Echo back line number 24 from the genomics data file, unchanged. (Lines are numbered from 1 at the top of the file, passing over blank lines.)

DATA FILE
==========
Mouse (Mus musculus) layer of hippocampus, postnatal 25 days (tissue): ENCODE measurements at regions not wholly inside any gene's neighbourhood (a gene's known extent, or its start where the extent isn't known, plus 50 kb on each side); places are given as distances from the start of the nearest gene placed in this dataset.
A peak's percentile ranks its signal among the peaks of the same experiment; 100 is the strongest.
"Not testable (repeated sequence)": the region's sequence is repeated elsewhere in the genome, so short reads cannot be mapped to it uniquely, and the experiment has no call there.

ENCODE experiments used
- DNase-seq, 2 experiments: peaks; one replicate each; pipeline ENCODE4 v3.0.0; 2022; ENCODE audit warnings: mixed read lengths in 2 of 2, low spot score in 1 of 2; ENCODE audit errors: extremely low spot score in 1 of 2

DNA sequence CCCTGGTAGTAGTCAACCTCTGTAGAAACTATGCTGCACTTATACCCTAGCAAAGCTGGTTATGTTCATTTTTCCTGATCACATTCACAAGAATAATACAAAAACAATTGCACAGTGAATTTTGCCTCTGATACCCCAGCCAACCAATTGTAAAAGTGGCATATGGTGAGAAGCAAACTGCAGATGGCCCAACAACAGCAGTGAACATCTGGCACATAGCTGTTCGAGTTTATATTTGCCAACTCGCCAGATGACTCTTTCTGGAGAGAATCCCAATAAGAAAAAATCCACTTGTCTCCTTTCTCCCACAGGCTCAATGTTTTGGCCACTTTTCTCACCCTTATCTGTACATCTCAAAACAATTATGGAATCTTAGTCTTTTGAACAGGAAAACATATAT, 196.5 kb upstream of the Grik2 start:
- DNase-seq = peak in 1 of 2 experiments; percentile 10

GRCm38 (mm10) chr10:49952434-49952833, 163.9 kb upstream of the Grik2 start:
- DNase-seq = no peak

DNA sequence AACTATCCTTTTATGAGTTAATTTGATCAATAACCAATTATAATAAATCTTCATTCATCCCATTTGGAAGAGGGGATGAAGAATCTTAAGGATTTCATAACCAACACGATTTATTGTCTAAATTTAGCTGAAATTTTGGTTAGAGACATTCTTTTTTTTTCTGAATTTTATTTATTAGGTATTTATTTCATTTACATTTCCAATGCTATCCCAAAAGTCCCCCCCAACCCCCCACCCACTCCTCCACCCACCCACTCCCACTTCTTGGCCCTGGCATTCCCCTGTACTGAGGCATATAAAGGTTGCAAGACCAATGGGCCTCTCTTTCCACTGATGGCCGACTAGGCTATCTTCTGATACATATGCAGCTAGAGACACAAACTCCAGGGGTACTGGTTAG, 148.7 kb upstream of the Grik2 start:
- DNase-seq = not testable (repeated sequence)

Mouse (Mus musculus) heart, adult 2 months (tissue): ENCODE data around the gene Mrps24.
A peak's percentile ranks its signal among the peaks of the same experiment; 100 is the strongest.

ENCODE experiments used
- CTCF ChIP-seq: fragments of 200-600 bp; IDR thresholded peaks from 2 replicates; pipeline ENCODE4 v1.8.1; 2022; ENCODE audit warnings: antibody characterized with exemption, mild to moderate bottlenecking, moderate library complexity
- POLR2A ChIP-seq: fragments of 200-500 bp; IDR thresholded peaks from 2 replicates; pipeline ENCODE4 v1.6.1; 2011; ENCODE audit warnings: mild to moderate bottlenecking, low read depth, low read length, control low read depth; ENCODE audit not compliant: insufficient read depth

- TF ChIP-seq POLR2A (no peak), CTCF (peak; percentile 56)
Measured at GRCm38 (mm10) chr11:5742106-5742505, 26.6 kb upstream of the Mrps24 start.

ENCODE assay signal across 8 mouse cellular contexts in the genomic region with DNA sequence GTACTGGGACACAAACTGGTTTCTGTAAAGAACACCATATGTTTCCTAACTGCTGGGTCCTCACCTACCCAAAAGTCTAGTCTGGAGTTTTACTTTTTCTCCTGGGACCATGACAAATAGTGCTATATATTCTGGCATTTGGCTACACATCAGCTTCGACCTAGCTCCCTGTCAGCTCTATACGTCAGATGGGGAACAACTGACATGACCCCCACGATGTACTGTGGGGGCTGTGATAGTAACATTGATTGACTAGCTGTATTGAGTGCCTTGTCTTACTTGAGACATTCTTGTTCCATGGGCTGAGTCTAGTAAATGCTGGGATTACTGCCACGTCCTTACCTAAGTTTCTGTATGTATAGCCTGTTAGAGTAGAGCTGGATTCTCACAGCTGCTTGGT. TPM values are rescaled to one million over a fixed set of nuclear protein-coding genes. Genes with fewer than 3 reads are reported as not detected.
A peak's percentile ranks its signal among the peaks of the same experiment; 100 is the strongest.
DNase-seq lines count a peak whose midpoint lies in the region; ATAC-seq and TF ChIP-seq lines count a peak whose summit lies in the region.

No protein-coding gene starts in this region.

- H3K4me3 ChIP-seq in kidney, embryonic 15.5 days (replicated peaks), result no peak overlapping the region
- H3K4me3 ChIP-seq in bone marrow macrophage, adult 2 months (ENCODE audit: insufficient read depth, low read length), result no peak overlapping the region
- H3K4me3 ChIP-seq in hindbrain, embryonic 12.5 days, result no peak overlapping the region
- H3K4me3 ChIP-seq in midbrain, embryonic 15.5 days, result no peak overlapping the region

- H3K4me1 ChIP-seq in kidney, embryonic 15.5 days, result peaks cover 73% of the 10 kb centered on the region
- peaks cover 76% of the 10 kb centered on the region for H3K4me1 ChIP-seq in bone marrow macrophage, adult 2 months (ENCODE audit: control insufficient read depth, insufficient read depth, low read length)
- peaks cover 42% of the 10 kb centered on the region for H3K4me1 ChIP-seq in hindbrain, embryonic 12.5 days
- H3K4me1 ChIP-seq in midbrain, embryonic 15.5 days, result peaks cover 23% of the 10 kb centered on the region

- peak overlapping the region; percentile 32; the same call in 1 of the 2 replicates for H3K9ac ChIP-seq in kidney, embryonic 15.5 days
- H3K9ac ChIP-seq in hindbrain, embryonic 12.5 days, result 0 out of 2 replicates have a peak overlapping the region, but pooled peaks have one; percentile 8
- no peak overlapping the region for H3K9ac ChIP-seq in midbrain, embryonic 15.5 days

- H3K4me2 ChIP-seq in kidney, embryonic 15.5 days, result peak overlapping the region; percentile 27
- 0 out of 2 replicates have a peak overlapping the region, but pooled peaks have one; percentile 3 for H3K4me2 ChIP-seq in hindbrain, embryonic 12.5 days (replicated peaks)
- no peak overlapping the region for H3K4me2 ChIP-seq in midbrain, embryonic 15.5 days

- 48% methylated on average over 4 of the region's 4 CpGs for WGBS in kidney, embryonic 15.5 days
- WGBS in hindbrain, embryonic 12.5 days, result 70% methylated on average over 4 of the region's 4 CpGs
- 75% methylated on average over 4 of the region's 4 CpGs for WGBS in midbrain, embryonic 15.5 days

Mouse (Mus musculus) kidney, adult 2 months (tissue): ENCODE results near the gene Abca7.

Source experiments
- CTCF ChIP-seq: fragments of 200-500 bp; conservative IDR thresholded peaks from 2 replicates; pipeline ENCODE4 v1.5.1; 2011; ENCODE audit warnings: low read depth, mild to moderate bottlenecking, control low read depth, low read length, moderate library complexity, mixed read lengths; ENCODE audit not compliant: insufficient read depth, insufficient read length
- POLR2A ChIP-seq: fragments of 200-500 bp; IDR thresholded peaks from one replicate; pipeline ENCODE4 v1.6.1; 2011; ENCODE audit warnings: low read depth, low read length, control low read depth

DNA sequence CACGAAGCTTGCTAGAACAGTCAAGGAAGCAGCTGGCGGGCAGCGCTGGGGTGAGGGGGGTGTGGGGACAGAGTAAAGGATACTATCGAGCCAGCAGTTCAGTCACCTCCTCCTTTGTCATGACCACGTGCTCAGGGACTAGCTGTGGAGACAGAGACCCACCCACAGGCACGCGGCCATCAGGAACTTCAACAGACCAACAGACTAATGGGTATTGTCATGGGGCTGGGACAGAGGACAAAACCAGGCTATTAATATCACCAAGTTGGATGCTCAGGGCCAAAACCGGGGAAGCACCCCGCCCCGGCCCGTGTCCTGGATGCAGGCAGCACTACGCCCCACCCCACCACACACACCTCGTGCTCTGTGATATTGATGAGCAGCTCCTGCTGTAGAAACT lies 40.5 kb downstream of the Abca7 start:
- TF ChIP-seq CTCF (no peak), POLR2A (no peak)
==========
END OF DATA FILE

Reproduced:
- H3K4me3 ChIP-seq in bone marrow macrophage, adult 2 months (ENCODE audit: insufficient read depth, low read length), result no peak overlapping the region